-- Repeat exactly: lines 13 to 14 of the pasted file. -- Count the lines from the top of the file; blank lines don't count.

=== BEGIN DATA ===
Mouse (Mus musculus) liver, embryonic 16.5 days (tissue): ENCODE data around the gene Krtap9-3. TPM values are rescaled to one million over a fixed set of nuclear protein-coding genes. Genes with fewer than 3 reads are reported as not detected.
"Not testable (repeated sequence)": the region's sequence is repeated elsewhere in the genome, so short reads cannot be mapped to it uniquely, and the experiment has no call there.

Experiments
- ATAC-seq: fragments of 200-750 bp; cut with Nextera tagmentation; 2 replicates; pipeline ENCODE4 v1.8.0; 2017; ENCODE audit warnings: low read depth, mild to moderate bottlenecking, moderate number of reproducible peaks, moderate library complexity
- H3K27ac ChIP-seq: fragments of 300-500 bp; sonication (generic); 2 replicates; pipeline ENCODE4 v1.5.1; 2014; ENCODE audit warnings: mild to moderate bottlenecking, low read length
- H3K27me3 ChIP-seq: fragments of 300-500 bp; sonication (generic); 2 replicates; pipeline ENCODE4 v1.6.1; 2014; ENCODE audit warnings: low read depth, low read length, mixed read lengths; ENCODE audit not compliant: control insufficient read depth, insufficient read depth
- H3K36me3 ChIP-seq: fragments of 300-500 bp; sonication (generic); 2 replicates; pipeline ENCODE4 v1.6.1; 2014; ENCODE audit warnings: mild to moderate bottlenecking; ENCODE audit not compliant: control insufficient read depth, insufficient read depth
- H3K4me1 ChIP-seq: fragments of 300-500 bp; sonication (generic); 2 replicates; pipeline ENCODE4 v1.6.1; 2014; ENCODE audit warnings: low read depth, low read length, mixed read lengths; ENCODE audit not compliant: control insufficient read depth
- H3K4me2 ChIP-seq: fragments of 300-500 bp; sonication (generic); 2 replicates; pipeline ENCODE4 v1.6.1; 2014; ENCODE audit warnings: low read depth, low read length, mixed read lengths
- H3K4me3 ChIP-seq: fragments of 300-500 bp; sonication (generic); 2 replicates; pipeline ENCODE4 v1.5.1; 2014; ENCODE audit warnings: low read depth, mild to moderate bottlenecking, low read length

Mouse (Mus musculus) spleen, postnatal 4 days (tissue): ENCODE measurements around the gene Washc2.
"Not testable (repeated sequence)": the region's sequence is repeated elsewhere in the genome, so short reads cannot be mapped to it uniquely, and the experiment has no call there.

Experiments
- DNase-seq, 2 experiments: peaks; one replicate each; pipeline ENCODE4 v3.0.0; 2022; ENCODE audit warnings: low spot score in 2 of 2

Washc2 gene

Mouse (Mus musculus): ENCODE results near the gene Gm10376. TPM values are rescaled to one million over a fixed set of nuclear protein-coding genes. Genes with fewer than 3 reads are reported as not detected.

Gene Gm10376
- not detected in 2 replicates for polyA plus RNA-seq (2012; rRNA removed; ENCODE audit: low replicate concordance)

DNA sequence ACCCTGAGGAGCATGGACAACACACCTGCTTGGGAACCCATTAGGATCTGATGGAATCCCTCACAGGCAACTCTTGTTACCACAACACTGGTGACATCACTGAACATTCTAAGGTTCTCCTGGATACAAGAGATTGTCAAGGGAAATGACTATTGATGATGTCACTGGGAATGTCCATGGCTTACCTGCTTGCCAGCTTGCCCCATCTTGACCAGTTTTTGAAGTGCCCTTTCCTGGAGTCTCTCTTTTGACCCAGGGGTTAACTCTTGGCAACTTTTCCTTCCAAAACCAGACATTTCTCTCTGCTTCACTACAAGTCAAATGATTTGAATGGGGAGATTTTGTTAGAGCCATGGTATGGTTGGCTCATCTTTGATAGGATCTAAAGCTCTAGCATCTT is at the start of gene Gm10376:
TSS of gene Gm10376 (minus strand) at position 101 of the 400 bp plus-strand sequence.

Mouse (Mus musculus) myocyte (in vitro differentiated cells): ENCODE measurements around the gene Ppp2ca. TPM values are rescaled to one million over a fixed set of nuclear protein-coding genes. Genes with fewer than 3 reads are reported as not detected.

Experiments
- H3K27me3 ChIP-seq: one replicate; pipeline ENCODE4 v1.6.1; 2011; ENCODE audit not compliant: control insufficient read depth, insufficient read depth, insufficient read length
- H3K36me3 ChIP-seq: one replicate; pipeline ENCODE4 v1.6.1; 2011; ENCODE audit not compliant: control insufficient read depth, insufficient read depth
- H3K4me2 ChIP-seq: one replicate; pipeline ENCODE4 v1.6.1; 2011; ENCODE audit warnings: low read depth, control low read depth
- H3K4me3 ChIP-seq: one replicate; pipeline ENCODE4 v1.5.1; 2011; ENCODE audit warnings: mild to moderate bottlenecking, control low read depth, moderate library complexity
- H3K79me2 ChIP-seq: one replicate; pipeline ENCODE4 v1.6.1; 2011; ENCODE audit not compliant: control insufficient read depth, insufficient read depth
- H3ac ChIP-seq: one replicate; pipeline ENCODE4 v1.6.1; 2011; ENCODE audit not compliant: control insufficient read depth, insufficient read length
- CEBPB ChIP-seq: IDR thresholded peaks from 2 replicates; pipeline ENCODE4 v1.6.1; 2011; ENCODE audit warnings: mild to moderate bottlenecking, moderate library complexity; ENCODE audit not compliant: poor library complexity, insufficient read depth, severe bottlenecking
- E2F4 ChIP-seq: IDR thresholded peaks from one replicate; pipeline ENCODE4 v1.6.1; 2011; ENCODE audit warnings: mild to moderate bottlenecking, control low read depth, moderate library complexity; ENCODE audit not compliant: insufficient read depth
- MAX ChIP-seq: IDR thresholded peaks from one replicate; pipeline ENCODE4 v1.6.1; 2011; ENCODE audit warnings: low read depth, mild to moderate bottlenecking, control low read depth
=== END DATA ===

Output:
Experiments
- DNase-seq, 2 experiments: peaks; one replicate each; pipeline ENCODE4 v3.0.0; 2022; ENCODE audit warnings: low spot score in 2 of 2